A persistent dilemma in comparing products is to know when the difference between them becomes consumer relevant. Since the probability that any two products are exactly the same is zero, rejecting the null hypothesis that they are identical may not be that informative; an analysis will always result in such rejection provided there is a sufficient sample size. What is more important to know is whether the products differ by enough for their difference to be consumer relevant - establishing this knowledge is an outstanding problem in the sensory and consumer research fields and various methods have been suggested. One method is to benchmark product differences from past tests where it is known that consumers continued to purchase the product even in the presence of variability or change. This method can be employed when products are routinely made in different factories or when blend and flavor modifications have already been introduced without any appreciable loss of sales. Another approach is to link internal panel measurements with consumer hedonic response to the set of differences. But ideally, it would be useful to have a consumer-based estimate of the average criterion that consumers use to decide whether products are the same or different. In this report we discuss a way of developing this method through the use of same/different judgments.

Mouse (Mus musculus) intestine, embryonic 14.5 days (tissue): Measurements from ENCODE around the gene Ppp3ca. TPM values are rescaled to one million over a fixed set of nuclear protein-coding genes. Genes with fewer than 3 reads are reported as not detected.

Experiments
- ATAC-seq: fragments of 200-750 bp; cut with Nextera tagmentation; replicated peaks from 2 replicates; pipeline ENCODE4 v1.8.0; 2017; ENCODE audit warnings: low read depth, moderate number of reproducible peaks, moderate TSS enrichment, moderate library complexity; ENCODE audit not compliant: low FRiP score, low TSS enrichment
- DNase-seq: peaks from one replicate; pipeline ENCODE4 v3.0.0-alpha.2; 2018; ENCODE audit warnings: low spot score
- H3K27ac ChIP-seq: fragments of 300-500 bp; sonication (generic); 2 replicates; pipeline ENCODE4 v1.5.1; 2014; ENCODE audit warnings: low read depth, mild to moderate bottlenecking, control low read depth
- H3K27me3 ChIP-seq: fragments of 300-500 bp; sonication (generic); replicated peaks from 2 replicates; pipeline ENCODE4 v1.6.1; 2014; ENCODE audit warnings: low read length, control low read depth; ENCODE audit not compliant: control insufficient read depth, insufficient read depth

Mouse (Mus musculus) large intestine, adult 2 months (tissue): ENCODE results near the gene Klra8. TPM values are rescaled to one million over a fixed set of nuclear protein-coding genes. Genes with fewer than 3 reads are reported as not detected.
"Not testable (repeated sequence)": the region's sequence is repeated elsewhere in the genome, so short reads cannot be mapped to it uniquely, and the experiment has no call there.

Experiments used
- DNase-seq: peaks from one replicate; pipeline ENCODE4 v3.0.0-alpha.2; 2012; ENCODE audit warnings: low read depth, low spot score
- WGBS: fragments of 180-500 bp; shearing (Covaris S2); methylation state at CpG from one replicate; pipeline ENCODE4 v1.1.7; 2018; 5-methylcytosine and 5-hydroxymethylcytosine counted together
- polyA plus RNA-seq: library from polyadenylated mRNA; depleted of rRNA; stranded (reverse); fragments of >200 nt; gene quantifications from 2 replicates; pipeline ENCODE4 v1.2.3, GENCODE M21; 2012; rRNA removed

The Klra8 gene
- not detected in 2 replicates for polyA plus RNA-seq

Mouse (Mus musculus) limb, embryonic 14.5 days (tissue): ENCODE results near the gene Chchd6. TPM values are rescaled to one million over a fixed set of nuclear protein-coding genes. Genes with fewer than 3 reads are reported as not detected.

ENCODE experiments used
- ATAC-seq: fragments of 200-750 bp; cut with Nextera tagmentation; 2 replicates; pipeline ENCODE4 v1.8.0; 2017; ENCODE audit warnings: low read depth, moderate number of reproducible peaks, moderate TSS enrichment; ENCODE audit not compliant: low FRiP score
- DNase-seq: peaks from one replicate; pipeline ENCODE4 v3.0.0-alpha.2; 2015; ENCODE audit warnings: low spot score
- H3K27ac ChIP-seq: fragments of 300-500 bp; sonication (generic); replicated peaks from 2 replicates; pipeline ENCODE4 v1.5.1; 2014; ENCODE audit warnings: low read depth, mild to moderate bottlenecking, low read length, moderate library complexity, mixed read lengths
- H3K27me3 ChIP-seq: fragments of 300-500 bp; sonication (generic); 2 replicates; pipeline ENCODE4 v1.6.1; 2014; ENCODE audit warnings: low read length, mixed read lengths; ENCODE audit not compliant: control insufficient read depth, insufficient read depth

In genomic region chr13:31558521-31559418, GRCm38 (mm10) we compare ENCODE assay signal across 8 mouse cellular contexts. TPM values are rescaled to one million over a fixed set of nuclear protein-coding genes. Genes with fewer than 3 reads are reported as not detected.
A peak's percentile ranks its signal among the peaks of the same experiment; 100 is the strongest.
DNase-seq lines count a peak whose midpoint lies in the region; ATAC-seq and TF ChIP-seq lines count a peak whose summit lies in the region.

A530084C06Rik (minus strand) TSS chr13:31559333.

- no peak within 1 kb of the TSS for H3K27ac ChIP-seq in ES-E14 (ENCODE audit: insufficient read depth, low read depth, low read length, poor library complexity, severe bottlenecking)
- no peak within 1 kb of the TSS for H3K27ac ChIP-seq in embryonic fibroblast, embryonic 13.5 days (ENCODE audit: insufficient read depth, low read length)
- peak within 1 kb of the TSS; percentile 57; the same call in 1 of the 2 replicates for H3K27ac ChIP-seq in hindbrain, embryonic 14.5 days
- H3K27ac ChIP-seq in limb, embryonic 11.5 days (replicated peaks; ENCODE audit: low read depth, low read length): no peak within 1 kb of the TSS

Rousseau, B. and Ennis, D. M. (2013). When Are Two Products Close Enough to be Equivalent? IFPress, 16(1) 3-4.
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When Are Two Products Close Enough to be Equivalent?
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This technical report also appears in our book, Tools and Applications of Sensory and Consumer Science.